Advertisement

Space Station Crew Proves Missing Tomato Wasn't Eaten By Astronaut

NASA astronaut space botany lab
NASA astronaut space botany lab - Koichi Wakata/Japan Aerospace Exploration Agency

When Frank Rubio, a NASA astronaut and Expedition 68 Flight Engineer, stood accused of losing or eating a crucial component of a space-based agricultural study, it defied logic on so many levels. Why would a respected astronaut in the world's leading space exploration agency spend over a year of his life aboard the International Space Station (ISS), cultivating a crucial means for self-reliant sustenance, just to throw away his credibility on a single little tomato? Well, the world now knows the truth.

Rubio spent a U.S. record-breaking 371 days in space as part of the XROOTS space botany study, making 5,963 orbits of Earth. In March 2023, he proudly plucked the first known space-harvested tomato, only to find himself playfully accused of then eating the fruit of his labors. According to Rubio's version of the story, the tomato went missing after he allegedly placed the historic red dwarf tomato inside a bag as a show-and-tell prop for a school event. He felt sure he'd properly secured it, only to find it missing upon his return.

Many months later, with no tomato emerging to clear his name, Rubio expressed hope that somebody, someday, would find a shriveled tomato in a ziplock bag and prove that he in fact did not eat the first space tomato. Well, guess what: That finally happened.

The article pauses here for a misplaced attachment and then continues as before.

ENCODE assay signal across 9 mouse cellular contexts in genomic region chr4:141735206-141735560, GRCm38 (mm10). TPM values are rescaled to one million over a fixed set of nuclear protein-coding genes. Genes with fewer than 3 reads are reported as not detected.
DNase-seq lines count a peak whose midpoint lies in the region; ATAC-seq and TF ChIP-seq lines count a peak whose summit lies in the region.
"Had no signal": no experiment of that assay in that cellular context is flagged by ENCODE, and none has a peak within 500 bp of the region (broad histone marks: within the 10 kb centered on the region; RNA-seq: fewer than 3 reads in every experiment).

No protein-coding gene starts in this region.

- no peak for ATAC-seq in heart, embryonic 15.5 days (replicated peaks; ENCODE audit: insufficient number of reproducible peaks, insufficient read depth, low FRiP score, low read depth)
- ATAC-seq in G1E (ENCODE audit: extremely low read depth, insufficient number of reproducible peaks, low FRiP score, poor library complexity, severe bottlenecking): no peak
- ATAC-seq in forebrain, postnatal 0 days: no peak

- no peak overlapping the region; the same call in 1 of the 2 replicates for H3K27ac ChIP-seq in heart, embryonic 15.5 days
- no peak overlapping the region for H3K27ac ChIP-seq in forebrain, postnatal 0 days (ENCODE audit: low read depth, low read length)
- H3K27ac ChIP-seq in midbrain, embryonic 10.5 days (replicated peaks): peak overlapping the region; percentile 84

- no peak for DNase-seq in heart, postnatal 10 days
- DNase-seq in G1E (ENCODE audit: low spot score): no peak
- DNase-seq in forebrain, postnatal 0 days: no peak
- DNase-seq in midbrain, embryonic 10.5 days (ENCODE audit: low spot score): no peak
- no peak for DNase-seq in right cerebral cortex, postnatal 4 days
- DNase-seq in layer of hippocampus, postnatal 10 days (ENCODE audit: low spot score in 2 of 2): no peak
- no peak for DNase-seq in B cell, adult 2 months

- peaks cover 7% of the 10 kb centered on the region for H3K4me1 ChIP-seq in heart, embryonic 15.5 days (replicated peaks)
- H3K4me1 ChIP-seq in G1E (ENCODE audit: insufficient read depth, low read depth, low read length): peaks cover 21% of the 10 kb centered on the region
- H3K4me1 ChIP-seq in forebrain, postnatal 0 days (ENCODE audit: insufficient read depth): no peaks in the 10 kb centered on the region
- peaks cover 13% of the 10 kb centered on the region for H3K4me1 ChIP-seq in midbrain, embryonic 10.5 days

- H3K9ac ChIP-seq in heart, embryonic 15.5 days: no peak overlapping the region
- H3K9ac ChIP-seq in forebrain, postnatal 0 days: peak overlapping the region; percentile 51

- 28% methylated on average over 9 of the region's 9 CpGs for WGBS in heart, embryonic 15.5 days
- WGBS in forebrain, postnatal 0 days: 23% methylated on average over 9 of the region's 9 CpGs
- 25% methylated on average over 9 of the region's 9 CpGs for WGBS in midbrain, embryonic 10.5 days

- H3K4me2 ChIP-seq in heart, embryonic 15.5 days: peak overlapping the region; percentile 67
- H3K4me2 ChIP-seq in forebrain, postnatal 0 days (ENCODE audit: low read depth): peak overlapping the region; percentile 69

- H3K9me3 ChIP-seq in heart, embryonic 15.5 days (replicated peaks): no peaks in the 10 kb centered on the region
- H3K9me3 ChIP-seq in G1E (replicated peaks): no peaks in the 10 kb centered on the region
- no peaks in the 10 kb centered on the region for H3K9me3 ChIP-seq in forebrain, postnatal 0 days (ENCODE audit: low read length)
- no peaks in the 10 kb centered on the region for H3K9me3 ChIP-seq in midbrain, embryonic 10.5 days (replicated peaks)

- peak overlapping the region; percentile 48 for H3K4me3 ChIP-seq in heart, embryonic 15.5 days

Read more: 23 Types Of Potatoes And When To Use Them

Astronaut Exonerated Of Tomato Crime

space station red dwarf tomatoes
space station red dwarf tomatoes - NASA

After returning to Earth in September 2023, with the tomato assumably gone forever, the good-natured ribbing continued, and Frank Rubio stood forever accused of secretly eating a part of history. He explained the accidental loss in a NASA video released on October 13, about seven months after the incident, bemoaning the fact that "a proud moment of harvesting the first tomato in space became a self-inflicted wound of losing the first tomato in space."

With the ISS spanning the equivalent space of a six-bedroom home with a gym, living spaces, and a massive 360-degree view window, there are plenty of weightless spaces for a frisky round tomato to frolic, bounce, and hide. But miraculously, eight months after beginning its freedom fling, the tomato has resurfaced to exonerate Rubio. According to fellow astronaut Jasmin Moghbeli during a December 6 commemoration of the Space Station's 25th anniversary, the tomato has officially reappeared.

There's no word yet on whether it's shriveled or a squishy blob, or even where it finally showed itself. But it's a miracle nonetheless. The tomato and its fellow clan members, which were cultivated using soil-less hydroponic and aeroponic techniques, are part of the Veg-5 study and mission establishing agricultural production in space, supplying fresh food to future space crews aboard the ISS. The agricultural component of NASA's International Space Station also includes a program known as Tomatosphere through which students in thousands of earthly classrooms study the effects of space atmospheres on tomato seeds.

Read the original article on Tasting Table.